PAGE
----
A Rare Victory for Ethiopia’s Victims (HRW)
Published by December 23rd, 2017
The many victims of the brutal communist military dictatorship that ruled Ethiopia from 1974 to 1991, known as the Derg, had a rare victory this week. On December 15, former Ethiopian government official Eshetu Alemu was convicted of war crimes and sentenced to life in prison by a Dutch court for his role in ordering the executions of 75 people, including children under 18, in the 1970s.
Over 150,000 students, academics, and political opponents were killed during the Derg’s “Red Terror” campaign. Countless others were disappeared, arrested, or tortured. Senior Derg officials, including Chairman Mengistu Haile Mariam, were convicted of genocide in absentia in 2006 after a 12-year trial in Ethiopia’s courts. They were sentenced to life in prison. Eshetu, the Derg’s senior representative in Gojam province at the time of his crimes, had been sentenced to death in absentia by an earlier Ethiopian court. In 1991 when the Tigrayan Peoples’ Liberation Front (TPLF) overthrew the dictatorship, Mengistu fled to Zimbabwe where he was afforded protection by then-president Robert Mugabe. Eshetu fled to the Netherlands.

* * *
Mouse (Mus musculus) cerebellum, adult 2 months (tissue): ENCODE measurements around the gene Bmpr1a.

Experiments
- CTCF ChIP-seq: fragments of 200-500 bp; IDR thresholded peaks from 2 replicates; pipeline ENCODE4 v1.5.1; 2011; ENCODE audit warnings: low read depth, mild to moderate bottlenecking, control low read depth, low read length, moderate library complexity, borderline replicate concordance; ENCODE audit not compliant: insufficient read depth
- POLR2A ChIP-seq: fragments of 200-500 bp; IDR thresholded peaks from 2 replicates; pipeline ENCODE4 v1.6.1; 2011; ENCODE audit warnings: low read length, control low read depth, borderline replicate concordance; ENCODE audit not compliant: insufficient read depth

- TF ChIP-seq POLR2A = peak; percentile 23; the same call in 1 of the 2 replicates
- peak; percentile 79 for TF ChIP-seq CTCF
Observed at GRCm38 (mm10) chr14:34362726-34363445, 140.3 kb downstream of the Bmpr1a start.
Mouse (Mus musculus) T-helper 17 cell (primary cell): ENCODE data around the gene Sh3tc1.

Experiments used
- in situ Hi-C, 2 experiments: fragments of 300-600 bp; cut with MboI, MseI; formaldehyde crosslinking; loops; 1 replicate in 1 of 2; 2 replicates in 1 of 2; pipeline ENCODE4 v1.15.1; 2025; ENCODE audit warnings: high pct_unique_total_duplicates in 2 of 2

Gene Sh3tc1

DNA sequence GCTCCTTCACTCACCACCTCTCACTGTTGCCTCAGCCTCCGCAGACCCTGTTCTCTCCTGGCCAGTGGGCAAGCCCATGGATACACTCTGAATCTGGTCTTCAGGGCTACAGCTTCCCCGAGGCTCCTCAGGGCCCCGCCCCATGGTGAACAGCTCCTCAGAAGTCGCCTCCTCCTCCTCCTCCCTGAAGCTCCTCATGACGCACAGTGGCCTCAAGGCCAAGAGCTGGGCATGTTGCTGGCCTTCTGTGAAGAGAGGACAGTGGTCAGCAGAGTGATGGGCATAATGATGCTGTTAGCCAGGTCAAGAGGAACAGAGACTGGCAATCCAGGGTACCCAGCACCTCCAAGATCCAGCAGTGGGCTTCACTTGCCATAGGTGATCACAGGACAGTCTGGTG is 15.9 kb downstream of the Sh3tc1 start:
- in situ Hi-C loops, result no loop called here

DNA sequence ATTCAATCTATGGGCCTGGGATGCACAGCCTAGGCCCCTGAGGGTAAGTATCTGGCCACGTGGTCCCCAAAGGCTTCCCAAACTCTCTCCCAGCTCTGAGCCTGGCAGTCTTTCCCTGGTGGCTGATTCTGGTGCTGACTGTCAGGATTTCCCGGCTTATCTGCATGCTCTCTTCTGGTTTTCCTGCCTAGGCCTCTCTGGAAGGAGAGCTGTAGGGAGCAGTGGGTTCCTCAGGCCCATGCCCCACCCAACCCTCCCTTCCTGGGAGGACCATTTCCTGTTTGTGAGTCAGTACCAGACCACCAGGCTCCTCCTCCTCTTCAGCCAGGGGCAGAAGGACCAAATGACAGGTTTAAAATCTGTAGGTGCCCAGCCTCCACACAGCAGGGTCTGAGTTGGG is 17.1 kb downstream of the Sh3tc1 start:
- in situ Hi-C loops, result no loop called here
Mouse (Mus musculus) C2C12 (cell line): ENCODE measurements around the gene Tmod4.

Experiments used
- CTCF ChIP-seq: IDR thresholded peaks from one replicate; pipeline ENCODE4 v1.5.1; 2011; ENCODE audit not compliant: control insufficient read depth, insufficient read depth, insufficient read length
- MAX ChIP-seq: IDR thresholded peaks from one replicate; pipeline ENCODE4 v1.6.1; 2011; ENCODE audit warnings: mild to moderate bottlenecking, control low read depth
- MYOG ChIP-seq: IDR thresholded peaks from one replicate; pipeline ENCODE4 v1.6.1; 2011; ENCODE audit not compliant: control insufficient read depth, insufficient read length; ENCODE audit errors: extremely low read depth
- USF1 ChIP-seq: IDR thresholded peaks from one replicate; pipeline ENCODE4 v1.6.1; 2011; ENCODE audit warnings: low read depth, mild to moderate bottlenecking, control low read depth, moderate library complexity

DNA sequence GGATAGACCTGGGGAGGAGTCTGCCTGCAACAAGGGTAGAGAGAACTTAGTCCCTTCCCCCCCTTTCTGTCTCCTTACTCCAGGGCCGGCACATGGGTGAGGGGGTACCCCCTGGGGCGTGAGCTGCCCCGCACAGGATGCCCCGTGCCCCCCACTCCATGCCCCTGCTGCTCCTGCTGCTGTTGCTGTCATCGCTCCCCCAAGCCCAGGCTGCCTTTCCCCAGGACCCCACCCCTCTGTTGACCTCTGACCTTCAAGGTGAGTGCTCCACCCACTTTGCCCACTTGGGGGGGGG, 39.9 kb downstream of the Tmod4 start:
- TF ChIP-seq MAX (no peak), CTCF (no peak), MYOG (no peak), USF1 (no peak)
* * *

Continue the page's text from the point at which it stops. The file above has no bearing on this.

Eshetu’s conviction should send a powerful message that officials can and will be held to account for atrocities, and that the passage of time is no guarantee of impunity. This message is especially important in Ethiopia, where the TPLF, who has been in power since the Derg’s overthrow, has also committed serious abuses with impunity. These include its military’s murder, rape, and torture of Anuak civilians in Gambella in 2003 and 2004, and war crimes and crimes against humanity in the Somali Region in 2007. Additionally, a brutal crackdown by government security forces against protesters beginning in 2015 left over a thousand dead. The government has not permitted independent investigations into any of these events and Ethiopia has strongly resisted calls for an international investigation. Justice and accountability for Ethiopia’s many victims in the last 50 years, has been all too rare.
For families of Ethiopia’s many victims of torture, killings, and other serious abuses, Eshetu’s conviction should give them hope that those responsible will one day be held to account.
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